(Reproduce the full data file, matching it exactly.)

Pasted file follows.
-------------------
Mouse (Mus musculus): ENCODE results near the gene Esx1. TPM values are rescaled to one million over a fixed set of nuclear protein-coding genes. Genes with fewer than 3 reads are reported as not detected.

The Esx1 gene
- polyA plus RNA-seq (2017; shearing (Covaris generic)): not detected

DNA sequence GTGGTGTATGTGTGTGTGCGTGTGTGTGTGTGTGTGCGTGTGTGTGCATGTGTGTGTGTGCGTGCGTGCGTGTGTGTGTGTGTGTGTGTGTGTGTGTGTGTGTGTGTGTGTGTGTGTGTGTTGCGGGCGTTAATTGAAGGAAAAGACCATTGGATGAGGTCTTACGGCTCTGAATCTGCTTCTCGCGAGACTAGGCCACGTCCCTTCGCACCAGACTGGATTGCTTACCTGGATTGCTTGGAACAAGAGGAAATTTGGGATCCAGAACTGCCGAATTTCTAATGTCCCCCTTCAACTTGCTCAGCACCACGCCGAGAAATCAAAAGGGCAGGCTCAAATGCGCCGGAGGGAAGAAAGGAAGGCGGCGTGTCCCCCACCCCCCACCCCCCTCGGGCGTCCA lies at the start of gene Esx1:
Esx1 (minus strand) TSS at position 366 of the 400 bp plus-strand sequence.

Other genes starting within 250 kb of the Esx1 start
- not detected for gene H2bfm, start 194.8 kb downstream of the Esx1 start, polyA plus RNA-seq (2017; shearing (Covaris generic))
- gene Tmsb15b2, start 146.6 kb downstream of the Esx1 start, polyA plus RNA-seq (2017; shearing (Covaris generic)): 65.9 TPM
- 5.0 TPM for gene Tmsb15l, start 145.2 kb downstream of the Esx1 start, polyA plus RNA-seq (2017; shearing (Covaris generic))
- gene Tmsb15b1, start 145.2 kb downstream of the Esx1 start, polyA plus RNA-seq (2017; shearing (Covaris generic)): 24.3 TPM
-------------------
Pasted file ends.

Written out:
Mouse (Mus musculus): ENCODE results near the gene Esx1. TPM values are rescaled to one million over a fixed set of nuclear protein-coding genes. Genes with fewer than 3 reads are reported as not detected.

The Esx1 gene
- polyA plus RNA-seq (2017; shearing (Covaris generic)): not detected

DNA sequence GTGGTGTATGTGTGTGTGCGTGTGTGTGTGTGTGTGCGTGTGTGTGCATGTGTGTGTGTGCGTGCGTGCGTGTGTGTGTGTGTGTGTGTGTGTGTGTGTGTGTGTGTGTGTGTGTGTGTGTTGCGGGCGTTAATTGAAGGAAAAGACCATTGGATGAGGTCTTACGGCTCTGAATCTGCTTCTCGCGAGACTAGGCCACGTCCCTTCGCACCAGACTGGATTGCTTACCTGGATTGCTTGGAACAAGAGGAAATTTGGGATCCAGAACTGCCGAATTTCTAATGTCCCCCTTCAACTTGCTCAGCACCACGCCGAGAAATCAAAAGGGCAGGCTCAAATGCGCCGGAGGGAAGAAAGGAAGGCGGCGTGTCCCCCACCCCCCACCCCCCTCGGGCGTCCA lies at the start of gene Esx1:
Esx1 (minus strand) TSS at position 366 of the 400 bp plus-strand sequence.

Other genes starting within 250 kb of the Esx1 start
- not detected for gene H2bfm, start 194.8 kb downstream of the Esx1 start, polyA plus RNA-seq (2017; shearing (Covaris generic))
- gene Tmsb15b2, start 146.6 kb downstream of the Esx1 start, polyA plus RNA-seq (2017; shearing (Covaris generic)): 65.9 TPM
- 5.0 TPM for gene Tmsb15l, start 145.2 kb downstream of the Esx1 start, polyA plus RNA-seq (2017; shearing (Covaris generic))
- gene Tmsb15b1, start 145.2 kb downstream of the Esx1 start, polyA plus RNA-seq (2017; shearing (Covaris generic)): 24.3 TPM